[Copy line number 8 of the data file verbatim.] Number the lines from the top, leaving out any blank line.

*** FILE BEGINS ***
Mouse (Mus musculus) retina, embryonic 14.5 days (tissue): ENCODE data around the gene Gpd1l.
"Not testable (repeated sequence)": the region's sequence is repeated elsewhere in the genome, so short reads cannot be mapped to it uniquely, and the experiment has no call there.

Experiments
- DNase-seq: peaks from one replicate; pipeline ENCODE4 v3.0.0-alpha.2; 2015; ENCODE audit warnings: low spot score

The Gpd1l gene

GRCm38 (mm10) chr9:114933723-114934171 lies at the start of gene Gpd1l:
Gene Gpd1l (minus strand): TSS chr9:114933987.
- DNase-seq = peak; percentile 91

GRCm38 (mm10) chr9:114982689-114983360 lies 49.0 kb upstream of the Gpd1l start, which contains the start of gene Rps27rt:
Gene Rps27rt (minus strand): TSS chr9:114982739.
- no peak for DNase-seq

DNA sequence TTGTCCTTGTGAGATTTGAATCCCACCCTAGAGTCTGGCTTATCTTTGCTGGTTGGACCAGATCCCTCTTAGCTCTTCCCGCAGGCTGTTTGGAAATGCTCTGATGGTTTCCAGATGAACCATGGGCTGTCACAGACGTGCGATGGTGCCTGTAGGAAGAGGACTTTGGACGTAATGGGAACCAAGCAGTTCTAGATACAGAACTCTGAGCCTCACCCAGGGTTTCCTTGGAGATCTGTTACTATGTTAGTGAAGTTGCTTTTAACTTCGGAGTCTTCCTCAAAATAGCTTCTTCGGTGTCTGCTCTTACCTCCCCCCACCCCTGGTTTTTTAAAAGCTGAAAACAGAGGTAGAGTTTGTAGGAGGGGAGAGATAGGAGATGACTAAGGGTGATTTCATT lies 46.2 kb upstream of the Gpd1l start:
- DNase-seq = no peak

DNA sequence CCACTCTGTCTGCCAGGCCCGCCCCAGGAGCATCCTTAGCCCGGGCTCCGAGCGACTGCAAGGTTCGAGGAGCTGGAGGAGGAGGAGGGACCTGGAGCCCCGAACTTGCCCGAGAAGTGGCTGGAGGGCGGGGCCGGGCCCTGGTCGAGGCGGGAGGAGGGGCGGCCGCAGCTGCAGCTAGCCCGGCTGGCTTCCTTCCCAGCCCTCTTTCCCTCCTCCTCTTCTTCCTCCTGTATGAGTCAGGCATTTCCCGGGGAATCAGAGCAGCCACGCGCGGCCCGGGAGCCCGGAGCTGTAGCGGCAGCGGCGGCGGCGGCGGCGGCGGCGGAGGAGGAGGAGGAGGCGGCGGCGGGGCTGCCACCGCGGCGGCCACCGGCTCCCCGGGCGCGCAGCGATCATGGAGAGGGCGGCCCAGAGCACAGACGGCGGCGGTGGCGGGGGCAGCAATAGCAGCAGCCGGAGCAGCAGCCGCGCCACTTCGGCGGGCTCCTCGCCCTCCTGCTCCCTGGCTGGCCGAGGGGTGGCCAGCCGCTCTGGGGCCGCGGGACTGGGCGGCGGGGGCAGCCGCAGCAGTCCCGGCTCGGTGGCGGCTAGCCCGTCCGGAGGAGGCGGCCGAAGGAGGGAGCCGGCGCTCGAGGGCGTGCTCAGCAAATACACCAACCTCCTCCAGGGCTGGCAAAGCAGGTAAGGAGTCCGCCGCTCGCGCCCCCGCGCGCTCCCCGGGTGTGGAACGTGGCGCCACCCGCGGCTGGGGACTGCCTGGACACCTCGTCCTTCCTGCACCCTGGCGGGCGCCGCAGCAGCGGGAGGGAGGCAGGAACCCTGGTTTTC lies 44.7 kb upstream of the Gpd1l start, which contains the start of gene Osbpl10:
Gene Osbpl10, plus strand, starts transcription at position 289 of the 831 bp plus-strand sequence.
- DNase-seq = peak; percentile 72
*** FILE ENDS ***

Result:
- DNase-seq = peak; percentile 91